Preaching and Worship Resources about Joy
Joy is the deep-seated delight that comes from being in the presence of the living God as a result of the gracious salvation delivered as a sheer gift by God. Because joy is rooted in nothing less than the death and resurrection of Jesus, it is not a passing emotional state dependent on outward circumstances. Instead, joy endures through the sorrows of life because even when the worst things come, the believer still dwells in Christ and so retains the joy of God's presence and the truth of God's promises.
Examples "On what were its footings set, or who laid its cornerstone — while the morning stars sang together and all the angels shouted for joy?" (Job 38:6-8, NIV). "You show me the path of life. In your presence there is fullness of joy; in your right hand are pleasures forevermore" (Ps. 16:11). "Restore to me the joy of your salvation, and sustain in me a willing spirit" (Ps. 51:12). "Satisfy us in the morning with your steadfast love, so that we may sing for joy and be glad all our days" (Ps. 90:14, NIV). "No lion shall be there, nor shall any ravenous beast come up on it; they shall not be found there, but the redeemed shall walk there. And the ransomed of the Lord shall return, and come to Zion with singing; everlasting joy shall be upon their heads; they shall obtain joy and gladness, and sorrow and sighing shall flee away" (Isa. 35:9-10). "So [the women] left the tomb quickly with fear and great joy, and ran to tell his disciples" (Matt. 28:8). "But the angel said to them, "Do not be afraid; for see — I am bringing you good news of great joy for all the people" (Luke 2:10). "I have said these things to you so that my joy may be in you, and that your joy may be complete" (John 15:11). "The jailer brought them into his house and set a meal before them; he was filled with joy because he had come to believe in God — he and his whole household" (Acts 16:34, NIV). "May the God of hope fill you with all joy and peace in believing, so that you may abound in hope by the power of the Holy Spirit" (Rom. 15:13). "And you became imitators of us and of the Lord, for in spite of persecution you received the word with joy inspired by the Holy Spirit" (1 Thess. 1:6).
Key Characteristic of God's Redeemed People In Scripture joy comes to angels and humans alike when the work of God is witnessed in both creation and redemption. For now joy can co-exist with sorrow, but the day will come when the sorrows of this broken world will be repaired once and for all, so that only the joy of God's salvation will remain as the key characteristic of God's redeemed people.
Points to Ponder
As a fruit of the Spirit: Like all the spiritual fruit talked about in the New Testament, joy is not something human beings produce on their own. Rather, it is something that Christian believers receive (and then exude) as a result of their union with Christ. The Greek word for joy is chara, which means it is part of that whole wonderful cluster of Greek words for grace, graciousness, gifts, thanksgiving, rejoicing. All of this ties in with the charis of God that saves us through the death and resurrection of Jesus. In this sense, joy is the natural outflowing of our having received grace. Christians can have joy even in the face of sorrow because of their deep-seated belief that in Christ God has made all things right and new again, and that newness cannot be taken away.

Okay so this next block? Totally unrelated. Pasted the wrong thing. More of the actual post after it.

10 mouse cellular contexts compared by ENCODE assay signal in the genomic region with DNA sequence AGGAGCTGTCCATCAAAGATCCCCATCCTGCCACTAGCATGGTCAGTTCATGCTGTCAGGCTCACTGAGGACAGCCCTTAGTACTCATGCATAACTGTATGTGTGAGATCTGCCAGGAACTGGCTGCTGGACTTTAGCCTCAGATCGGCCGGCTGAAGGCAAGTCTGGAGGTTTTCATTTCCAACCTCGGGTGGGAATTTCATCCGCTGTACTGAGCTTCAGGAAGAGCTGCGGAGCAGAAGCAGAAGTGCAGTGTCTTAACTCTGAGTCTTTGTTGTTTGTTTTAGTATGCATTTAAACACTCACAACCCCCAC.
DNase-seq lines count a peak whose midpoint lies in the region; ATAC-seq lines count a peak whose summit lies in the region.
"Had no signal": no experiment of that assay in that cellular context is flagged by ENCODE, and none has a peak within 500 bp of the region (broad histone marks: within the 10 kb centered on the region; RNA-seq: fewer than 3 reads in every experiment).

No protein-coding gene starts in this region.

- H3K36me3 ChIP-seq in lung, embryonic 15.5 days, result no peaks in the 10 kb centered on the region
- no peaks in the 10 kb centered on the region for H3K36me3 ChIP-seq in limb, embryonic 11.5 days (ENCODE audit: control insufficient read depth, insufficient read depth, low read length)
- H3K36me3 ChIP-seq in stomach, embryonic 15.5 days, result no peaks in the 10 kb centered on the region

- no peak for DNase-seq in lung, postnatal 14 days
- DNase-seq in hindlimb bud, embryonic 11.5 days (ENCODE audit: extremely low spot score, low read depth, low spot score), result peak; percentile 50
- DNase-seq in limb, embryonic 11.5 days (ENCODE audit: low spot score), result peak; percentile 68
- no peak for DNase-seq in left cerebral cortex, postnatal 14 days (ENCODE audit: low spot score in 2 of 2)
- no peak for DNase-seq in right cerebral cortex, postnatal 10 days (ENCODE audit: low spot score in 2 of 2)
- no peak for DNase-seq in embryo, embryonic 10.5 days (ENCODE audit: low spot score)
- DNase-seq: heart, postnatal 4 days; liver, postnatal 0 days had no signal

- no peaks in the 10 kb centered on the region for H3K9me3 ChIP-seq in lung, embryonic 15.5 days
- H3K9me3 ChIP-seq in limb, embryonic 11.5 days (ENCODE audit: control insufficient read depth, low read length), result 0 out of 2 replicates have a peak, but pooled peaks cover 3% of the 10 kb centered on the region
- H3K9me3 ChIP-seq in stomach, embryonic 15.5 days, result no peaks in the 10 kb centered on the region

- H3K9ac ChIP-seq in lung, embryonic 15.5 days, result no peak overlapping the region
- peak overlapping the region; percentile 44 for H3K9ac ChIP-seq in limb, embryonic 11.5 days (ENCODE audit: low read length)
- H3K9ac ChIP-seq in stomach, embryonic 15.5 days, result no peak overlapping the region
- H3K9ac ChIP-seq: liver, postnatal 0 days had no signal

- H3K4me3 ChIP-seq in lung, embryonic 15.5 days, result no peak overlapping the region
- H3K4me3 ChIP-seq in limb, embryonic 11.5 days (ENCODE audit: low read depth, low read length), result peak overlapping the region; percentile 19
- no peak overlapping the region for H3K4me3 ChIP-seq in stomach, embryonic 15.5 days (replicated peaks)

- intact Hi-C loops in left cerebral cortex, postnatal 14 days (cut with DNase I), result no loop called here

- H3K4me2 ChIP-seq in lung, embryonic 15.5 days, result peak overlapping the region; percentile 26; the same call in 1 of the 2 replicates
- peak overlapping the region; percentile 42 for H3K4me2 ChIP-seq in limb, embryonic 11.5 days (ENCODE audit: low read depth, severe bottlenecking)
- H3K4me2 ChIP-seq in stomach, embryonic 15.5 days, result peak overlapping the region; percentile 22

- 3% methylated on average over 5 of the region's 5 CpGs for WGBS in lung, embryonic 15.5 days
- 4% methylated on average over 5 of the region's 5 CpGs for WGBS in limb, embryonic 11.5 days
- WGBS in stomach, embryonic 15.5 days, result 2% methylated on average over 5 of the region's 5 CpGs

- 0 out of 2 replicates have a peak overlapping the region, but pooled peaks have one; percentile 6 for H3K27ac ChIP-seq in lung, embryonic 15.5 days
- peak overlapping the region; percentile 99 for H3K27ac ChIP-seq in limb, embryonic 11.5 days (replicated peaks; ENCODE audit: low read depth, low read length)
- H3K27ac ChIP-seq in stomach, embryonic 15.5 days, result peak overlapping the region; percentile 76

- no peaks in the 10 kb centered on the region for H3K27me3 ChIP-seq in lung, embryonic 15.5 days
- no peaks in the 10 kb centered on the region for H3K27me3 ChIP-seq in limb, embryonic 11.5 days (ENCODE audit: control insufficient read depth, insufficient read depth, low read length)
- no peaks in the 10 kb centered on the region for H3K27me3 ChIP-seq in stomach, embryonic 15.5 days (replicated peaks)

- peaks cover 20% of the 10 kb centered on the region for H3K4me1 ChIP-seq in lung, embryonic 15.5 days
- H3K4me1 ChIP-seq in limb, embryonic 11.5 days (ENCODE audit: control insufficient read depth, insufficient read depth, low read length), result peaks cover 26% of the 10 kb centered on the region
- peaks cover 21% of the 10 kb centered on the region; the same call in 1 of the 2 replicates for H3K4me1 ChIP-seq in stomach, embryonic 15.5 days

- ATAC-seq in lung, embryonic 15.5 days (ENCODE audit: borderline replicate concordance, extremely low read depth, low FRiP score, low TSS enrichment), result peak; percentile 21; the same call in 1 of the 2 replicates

Not happiness: Joy is frequently confused with mere happiness. But whereas happiness comes and goes depending on a variety of outward factors, joy pops up in the least likely of places: the bedside of a dying saint, funerals, graveside committals, the aftermath of some great tragedy. Joy does not pretend there is no hurt in life, nor is joy like some happy-face sticker pasted on top of tragedy as a way to blot it out or pretend it's not really so bad after all. But because joy is rooted in the death of Christ Jesus — and since that death happened because Jesus took on all the pains and sorrows of this broken world — joy can exist where happiness cannot.
Joy and hope: In Scripture, joy and hope are frequently mentioned in almost the same breath. This is a testament to the fact that in this world we still encounter great sorrows and only our hope that the promises of God are true allows us to know that sorrows will not have the last word. "In this world you will have trouble, but take heart: I have overcome the world" (John 16:33, NIV). If joy is rooted in and created by the assurance that we have been saved by grace alone (grace is charis, joy is grace's first cousin, chara), then hope is what gives joy backbone and strength to persist through even some of the worst troubles this life can dish out to us.
Lewis Smedes: "Only the heart that hurts has a right to joy. Only the person who cries for the needless death of children has the right to bless God for the gift of life. You truly celebrate the gift of life only when you also cry out in pain for people whose existence is the constant humiliation of human injustice."
John Henry Cardinal Newman: "At Christmas we joy with the natural, unmixed joy of children, but at Easter our joy is highly wrought and refined in its character. It is not the spontaneous joy and unartificial outbreak which the news of Redemption might occasion, but it is thoughtful; it has a long history before it and has run through a long course of feelings before it becomes what it is. Joy is a last feeling and not a first" .
|Scripture quotations are from New Revised Standard Version Bible, copyright 1989, Division of Christian Education of the National Council of the Churches of Christ in the United States of America. Used by permission. All rights reserved.|